E-mail is still one of the most effective engagement channels probably because of people like me. Here are a few that I tend to read multiple times a week.

CBInsights — I love the data and insights they share. I also laugh at least once every time I read Anand’s email.

Mattermark  — Similar to CB Insights, great content and data. I especially like the curated content that they share from Operators and Investors.

VC’s

There are a lot of great VC’s who blog and share content. This list doesn’t do it justice but here are a few of my favorites

Hunter Walk — Hunter is always sharing interesting content, responding to peers/friends and championing startups he backs. When he does share his insights they are always very thoughtful and concise. His Five Question series on his blog has great guests and he asks really thoughtful questions. Plus he just comes off as a likeable and affable guy.

Mark Suster — Mark does a great job of spelling out things as they are and giving his honest and thoughtful assessment. I’m not a VC, but I enjoy reading what he has to say because it really gives me a lens of what it’s like to be one. Also, similar to Hunter, he’s got a really diverse background (entrepreneur, consultant, VC) so it adds a lot of credibility to his thoughts.

Tomasz Tunguz — Tomasz has some of the most insightful posts, usually accompanied by rigorous analysis and data.

Blogs

For regular/consistent content on topics of interest, here are a few places that I check frequently.

Farnham Street — One of the more insightful and intellectually stimulating blogs out there. I have to moderate my reading of this one so my brain doesn’t go on information overload

Stratechery — Ben Thompson’s content on strategy & technology is top-notch and very insightful.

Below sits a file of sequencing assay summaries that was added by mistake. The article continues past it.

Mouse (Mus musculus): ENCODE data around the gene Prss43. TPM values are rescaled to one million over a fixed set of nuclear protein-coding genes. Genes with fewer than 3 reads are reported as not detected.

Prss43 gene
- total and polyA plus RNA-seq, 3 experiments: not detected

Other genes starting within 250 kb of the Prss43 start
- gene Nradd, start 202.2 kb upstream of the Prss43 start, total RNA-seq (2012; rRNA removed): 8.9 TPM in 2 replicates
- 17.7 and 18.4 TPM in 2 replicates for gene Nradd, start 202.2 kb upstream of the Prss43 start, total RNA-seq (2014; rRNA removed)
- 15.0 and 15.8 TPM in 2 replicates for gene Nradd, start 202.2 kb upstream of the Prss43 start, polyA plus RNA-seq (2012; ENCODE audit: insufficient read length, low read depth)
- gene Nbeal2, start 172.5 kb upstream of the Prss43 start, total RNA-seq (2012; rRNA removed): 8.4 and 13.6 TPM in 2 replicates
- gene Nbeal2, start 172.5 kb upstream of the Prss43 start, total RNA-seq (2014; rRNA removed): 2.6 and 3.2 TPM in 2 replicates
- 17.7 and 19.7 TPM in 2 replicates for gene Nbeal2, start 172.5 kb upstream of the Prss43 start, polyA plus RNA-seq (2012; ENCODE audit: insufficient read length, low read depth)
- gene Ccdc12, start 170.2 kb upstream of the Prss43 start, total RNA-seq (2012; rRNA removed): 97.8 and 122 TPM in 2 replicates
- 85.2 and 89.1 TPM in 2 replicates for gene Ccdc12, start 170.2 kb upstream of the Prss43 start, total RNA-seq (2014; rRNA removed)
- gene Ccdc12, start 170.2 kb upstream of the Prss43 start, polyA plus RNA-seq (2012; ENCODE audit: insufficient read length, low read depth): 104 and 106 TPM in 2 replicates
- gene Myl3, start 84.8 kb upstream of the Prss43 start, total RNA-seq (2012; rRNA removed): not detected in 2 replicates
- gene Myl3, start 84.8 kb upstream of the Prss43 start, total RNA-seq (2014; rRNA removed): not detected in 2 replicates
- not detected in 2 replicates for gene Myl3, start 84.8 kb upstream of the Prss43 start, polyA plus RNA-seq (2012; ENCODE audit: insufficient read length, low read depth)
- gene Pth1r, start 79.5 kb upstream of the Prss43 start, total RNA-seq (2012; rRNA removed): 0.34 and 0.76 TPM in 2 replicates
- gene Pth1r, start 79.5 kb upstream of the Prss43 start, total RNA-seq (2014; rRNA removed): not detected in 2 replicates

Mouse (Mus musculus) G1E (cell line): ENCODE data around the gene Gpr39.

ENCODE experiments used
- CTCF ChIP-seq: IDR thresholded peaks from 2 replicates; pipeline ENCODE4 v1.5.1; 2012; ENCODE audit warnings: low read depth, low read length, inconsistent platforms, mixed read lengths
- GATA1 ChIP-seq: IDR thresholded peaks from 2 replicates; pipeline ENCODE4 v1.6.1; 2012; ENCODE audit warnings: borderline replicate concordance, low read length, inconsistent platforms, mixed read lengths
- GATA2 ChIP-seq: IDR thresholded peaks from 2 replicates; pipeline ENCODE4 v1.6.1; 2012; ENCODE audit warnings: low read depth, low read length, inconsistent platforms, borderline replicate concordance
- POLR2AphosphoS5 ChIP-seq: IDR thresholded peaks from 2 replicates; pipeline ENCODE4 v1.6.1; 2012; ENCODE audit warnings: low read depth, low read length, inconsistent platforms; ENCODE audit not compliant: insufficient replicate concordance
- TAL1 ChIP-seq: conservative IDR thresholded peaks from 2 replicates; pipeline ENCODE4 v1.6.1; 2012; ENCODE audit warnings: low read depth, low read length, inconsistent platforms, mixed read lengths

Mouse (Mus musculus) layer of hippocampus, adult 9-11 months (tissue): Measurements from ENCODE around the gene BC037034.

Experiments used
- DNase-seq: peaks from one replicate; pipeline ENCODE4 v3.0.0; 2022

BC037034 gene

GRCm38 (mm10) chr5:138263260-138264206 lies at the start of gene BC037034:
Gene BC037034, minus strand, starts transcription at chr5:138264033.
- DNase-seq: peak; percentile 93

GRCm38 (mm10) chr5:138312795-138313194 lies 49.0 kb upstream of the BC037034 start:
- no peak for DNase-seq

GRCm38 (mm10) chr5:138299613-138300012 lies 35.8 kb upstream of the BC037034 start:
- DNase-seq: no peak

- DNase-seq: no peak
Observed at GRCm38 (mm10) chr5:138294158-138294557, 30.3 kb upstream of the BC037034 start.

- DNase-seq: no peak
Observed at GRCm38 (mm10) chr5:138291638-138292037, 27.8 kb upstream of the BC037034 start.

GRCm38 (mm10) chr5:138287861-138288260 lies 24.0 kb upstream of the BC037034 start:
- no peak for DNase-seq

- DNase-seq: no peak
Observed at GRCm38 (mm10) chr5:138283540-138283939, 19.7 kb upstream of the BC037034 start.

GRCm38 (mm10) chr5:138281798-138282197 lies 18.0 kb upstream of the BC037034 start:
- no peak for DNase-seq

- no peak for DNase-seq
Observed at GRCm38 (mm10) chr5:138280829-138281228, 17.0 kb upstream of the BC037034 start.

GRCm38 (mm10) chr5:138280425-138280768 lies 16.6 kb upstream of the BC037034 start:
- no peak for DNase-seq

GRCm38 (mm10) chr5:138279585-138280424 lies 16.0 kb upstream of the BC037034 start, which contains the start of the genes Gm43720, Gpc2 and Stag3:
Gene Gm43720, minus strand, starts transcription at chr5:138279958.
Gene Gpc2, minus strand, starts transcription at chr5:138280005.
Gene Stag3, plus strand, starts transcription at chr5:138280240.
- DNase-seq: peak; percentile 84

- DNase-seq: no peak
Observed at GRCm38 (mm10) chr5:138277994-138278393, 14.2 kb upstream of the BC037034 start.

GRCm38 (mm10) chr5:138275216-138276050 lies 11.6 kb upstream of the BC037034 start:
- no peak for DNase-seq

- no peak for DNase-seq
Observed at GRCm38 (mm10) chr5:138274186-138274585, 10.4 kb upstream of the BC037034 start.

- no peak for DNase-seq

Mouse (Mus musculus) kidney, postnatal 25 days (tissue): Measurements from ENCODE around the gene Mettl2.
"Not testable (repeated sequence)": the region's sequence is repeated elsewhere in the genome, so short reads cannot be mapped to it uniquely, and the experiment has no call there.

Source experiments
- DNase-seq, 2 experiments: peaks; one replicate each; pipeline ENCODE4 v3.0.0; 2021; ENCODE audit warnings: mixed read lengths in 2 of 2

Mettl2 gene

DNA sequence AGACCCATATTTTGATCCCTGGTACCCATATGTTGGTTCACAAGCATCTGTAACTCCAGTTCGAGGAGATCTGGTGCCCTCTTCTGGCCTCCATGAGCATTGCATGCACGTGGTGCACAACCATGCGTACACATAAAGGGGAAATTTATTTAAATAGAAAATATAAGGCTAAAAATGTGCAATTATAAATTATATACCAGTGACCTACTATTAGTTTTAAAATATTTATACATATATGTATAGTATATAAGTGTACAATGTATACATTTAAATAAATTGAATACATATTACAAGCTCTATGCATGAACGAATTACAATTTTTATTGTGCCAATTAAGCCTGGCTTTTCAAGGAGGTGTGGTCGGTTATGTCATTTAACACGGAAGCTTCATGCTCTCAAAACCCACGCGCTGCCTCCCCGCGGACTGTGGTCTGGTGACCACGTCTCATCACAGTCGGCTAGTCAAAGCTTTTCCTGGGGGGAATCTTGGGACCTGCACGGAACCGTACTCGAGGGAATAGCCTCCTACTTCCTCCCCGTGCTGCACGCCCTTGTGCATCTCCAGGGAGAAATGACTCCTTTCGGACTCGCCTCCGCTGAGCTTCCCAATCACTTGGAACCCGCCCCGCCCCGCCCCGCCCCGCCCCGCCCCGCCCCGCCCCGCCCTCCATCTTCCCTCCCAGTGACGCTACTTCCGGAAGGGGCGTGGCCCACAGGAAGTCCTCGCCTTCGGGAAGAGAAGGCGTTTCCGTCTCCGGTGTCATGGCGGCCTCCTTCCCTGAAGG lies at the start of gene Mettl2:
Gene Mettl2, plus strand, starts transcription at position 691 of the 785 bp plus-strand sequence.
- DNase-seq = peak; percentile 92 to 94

First Round Review — FRR’s content is top-notch. This is an awesome place to get a deep dive on a particular business topic from an experienced tech executive. The content is not only interesting but incredibly informative.

Conclusion

For those of you who also consume a lot of content I’d love to hear what you use and where you go to in order to learn new ideas. With so much great content out there it is hard to fully know if what you are looking at is really the best so I’d love to see what others think.

For Additional Reading

So you want to learn more about startups– Benjamin Hoffman

The Easy Way to Learn Hard Stuff-Per Harald Borgen

On Building a Daily Habit of Continuous Learning– Andrew Savikas

The Ultimate Guide to learning anything faster– Sean Kim

The Most Important Responsibility as a Boss? Radical Candor

One of the aspects of my job that I enjoy is the managing others. I’m fortunate to have had this opportunity inside and outside of the work environment. Before business school, I took on responsibility in managing others and I’ve held a bevvy of positions in undergrad and grad school as a leader and manager and have always tried to be the best version of a manager that I would want for myself.